Today, Rep. Michael Sheehy (D-Oregon) applauded the House passage of House Bills (HB) 5 and 93. HB 93 modifies the state’s address confidentiality program (Safe at Home), a long-held Democratic priority that allows victims of domestic violence, stalking, rape, human trafficking, or sexual battery who fear for their safety to keep their address confidential and out of the public record.
“House Bill 93 helps protect the personal information of those who need it most. Our neighbors who have become victims to domestic violence, stalking, and sexual crimes deserve to keep their address confidential, so that their abusers can no longer hurt them. It is also my hope this bill gives others the strength to leave abusive and toxic relationships in the future,” said Rep. Sheehy.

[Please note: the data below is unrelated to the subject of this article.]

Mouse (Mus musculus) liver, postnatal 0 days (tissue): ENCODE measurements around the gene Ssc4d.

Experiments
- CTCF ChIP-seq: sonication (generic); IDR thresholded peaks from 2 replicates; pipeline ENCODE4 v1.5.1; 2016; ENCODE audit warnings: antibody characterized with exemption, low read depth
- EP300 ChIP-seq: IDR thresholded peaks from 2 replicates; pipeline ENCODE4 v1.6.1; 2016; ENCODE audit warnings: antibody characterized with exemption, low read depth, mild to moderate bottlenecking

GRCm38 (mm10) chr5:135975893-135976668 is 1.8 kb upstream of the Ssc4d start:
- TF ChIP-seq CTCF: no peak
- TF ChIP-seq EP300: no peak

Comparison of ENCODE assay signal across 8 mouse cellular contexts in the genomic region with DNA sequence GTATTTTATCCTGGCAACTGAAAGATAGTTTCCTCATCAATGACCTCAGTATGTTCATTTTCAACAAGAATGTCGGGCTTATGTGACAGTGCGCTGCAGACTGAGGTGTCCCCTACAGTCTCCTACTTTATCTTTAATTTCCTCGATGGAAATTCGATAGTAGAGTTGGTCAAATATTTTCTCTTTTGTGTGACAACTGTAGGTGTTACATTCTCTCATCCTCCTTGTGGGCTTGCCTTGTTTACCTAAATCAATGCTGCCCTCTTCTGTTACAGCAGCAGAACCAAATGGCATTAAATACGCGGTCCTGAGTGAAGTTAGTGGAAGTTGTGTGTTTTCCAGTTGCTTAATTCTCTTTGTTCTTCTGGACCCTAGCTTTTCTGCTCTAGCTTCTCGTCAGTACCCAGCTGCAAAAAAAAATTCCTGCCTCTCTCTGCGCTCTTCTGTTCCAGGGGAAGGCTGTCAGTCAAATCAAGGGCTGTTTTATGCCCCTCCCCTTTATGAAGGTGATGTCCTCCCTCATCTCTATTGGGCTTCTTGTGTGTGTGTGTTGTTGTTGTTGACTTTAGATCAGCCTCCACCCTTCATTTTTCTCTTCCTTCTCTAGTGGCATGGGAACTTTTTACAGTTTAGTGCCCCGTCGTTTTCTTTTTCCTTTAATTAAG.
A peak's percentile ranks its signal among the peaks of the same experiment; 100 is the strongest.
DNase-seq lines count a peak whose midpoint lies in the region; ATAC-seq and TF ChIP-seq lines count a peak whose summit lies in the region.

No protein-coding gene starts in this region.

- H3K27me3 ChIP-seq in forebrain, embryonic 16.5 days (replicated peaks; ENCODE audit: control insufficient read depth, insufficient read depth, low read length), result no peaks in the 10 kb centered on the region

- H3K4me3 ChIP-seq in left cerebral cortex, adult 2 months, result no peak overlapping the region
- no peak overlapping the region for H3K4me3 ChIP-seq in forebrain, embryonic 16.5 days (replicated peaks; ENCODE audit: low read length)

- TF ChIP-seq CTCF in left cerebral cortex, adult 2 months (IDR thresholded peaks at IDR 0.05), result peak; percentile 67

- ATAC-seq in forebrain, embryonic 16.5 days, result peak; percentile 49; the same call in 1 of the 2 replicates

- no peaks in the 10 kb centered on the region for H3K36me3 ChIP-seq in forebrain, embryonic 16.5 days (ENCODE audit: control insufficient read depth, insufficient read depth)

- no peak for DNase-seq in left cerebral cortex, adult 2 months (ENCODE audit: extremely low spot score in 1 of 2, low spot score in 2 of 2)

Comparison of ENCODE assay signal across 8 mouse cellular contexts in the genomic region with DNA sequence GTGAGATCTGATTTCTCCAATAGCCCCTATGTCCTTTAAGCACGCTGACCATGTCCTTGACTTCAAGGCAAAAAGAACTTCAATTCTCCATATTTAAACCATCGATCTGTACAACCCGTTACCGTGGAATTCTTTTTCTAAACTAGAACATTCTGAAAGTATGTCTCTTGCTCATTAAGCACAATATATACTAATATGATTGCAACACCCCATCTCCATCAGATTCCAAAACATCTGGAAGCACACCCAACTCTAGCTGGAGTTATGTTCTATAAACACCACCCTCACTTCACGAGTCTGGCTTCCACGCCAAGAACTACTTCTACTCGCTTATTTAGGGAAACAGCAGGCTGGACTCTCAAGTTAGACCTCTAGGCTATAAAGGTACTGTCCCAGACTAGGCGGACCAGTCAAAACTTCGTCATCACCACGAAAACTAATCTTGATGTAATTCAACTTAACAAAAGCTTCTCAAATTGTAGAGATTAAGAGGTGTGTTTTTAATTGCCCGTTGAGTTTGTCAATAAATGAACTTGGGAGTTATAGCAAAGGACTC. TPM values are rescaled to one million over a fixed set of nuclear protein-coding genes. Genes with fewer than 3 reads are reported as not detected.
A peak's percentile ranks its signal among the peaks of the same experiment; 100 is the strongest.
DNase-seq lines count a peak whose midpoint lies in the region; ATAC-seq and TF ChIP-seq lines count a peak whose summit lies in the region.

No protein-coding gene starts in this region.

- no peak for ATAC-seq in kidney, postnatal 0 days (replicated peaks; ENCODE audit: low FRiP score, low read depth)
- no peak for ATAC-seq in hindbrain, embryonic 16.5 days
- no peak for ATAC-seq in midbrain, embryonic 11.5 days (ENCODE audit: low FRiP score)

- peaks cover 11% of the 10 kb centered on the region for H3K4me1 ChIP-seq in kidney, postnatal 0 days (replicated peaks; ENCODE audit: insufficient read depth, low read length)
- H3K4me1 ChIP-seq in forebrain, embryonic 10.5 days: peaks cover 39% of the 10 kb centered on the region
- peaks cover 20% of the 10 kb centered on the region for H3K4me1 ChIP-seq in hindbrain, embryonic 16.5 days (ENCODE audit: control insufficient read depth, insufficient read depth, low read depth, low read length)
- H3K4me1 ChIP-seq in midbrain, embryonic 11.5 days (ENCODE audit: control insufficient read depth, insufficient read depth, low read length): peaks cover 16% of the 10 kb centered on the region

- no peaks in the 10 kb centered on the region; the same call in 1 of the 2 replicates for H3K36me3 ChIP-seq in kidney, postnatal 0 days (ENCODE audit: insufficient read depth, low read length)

HB 93 would eliminate the requirement that a program applicant be changing residences in order to be eligible for the program, require the Secretary of State to process applications within 10 business days, as well as several other changes to improve the program.
House Bill 5, which also passed the House today, would create two additional pathways for individuals to qualify for a chemical dependency counselor II license issued by the Ohio Chemical Dependency Professionals Board.
“Ohio’s struggles against the opioid crisis have been known for years, and yet, many who struggle with substance abuse are unable to get help. With some of the highest rates of opioid abuse and deaths in the United States, it is increasingly difficult for Ohio’s frontline workers to meet the growing demand. This bill addresses these issues and will license additional counselors to help those struggling with chemical dependencies,” said Rep. Sheehy.
House Bills 5 and 93 now move to the Ohio Senate for further consideration.